At midday Friday, after three hours of debate, Texas state Rep. Drew Darby (R-San Angelo) had fought back 10 amendments to his House Bill 40, which is intended to prevent municipalities from enacting ordinances that interfere with oil/gas drilling. HB 40 was passed to engrossment on a vote of 122-18 and faces one more vote in the House before passing to the state Senate.
Late last month the Texas House Energy Resources Committee adopted an HB 40 substitute in a 10-1 vote. The substitute came out of talks with the Texas Municipal League (TML) and the Texas Oil & Gas Association (TXOGA). To get the support of both organizations, Darby pledged to keep amendments off HB 40 unless they were agreed to by both TML and TXOGA.
TXOGA cheered the bill's passage in the House, saying Friday that it "...clarifies the responsibilities of cities and the state for regulating the oil and gas industry...[and] represents a fair solution that balances local control and property rights and affirms that the state should regulate oil and gas operations as it has for decades."
TML did not support the legislation but pledged to remain neutral on it after winning concessions in the committee’s substitute bill (see Shale Daily, March 31).
On Friday House lawmakers -- even those expressing support for the bill -- lined up with amendments in hand.
Rep. Sylvester Turner (D-Houston) was probably the most vocal, stepping up with two amendments. His first proposal was to insert wording to specifically protect city parks and other property from being forced to allow drilling. "Nothing is off limits" as the bill is presently written, Turner said, adding that subjective language in the bill -- "commercially reasonable" -- would be a "goldmine for lawyers" as challenges to the law would sprout.
In discussion of the proposed amendment, Rep. Rafael Anchia (D-Dallas) cited a case in Dallas where the city prevented an operator from drilling in a city park and was hit with a lawsuit (see Shale Daily, Aug. 30, 2013).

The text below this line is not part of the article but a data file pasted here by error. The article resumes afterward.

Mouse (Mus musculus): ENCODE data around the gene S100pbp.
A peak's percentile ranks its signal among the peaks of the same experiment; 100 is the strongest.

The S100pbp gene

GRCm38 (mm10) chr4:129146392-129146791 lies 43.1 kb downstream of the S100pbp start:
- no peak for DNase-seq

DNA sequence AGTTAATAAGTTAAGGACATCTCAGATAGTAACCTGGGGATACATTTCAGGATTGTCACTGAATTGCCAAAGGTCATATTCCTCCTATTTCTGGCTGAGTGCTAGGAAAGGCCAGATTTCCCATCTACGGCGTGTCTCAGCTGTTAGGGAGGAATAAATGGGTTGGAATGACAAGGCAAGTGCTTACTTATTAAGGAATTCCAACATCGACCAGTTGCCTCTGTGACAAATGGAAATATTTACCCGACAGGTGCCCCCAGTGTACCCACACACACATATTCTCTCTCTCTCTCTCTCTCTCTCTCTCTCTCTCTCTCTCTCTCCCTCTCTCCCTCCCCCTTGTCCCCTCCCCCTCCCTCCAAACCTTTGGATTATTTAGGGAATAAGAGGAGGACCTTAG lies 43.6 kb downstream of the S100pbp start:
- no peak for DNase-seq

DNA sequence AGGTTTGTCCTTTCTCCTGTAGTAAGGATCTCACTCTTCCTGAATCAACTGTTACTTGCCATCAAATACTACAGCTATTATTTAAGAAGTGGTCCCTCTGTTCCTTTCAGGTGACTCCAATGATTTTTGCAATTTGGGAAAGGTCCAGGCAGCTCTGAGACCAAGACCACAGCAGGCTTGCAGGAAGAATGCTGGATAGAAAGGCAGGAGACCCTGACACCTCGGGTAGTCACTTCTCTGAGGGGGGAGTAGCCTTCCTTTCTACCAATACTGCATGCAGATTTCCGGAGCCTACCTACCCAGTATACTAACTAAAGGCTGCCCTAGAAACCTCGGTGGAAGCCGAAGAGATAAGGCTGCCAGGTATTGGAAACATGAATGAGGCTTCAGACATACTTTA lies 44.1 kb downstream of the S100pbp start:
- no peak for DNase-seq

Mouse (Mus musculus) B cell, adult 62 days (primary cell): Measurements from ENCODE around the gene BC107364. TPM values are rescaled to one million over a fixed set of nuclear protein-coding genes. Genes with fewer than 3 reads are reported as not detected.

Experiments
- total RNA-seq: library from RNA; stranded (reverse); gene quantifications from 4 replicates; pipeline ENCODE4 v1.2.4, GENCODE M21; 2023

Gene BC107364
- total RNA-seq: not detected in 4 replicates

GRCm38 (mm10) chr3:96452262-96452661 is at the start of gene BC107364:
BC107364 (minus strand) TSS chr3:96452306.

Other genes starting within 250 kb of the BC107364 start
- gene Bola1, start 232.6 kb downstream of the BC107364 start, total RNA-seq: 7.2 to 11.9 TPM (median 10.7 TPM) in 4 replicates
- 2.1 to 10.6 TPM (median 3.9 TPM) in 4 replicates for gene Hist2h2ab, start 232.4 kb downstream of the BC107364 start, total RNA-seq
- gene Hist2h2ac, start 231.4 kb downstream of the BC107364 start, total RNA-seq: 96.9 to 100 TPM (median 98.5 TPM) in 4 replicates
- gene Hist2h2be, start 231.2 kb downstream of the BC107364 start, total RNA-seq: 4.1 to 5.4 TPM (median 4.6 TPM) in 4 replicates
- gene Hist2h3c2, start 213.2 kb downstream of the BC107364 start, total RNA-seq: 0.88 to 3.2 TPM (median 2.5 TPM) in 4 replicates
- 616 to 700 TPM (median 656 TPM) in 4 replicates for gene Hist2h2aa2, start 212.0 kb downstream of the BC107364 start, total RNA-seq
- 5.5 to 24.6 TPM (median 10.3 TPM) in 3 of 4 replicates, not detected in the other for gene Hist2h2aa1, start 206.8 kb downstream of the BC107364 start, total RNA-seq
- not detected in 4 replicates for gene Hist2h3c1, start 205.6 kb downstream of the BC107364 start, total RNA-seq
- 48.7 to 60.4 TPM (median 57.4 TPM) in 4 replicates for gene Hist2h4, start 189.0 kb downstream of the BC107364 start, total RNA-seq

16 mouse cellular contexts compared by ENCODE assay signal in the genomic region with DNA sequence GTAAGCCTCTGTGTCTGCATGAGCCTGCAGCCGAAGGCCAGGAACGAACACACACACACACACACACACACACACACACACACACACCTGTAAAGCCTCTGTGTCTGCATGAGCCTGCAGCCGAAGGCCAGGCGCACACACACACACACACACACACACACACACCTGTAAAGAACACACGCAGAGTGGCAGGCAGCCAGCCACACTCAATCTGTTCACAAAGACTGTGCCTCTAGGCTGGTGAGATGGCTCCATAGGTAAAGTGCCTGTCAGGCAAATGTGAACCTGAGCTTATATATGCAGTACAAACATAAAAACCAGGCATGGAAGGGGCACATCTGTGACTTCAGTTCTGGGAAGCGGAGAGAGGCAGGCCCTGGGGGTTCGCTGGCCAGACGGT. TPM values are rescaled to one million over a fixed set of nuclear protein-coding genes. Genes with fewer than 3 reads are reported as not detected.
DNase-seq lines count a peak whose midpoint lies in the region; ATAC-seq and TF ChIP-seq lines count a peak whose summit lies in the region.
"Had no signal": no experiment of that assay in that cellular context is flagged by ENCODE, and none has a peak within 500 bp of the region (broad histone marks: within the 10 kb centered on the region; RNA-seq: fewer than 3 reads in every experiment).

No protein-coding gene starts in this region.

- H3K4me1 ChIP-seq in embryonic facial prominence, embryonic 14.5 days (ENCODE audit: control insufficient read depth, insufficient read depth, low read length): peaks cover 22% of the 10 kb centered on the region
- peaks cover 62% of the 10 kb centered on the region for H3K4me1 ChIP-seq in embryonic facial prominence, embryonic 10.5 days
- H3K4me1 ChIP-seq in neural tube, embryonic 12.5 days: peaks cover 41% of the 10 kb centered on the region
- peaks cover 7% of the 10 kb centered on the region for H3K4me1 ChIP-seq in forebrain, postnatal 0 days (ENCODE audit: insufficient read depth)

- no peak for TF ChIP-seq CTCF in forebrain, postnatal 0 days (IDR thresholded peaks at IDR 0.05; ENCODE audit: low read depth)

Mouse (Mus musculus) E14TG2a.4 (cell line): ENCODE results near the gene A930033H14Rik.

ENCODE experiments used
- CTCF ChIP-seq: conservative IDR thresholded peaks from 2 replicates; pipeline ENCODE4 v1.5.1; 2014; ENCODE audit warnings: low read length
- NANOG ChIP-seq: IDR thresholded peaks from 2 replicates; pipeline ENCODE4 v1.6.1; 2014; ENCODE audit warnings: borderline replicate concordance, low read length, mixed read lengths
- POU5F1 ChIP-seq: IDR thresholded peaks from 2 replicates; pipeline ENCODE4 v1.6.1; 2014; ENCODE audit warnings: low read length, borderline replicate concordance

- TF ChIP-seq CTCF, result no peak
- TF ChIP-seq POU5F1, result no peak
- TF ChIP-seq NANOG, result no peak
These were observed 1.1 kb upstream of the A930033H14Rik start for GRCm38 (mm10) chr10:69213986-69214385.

Turner's other amendment would have grandfathered city ordinances that are more than five years old and prevented them from being challenged under the legislation. The bill as written does favor ordinances that are at least five years old and created with input from the industry as long as they have not prevented drilling activity, but it does not give them grandfather status. Speaking on his amendment, Turner criticized Darby's pact with TML and TXOGA.
"I think TML is wrong, and I think TML ought to represent legislators," Turner said, adding that just because the bill is "clean" without amendments does not mean that it is "good." Turner said he probably would vote for the bill, but said his amendment would make it better. "Just because the majority carries doesn't mean the majority is right. I hope that in due time this bill does not come back to haunt us."
The House bill and companion SB 1165, which was introduced by Sen. Troy Fraser (R-Horseshoe Bay), were drafted in response to a fracking ban enacted last year by the city of Denton (see Shale Daily, March 24; March 12) as well as similar efforts under way in other Texas municipalities.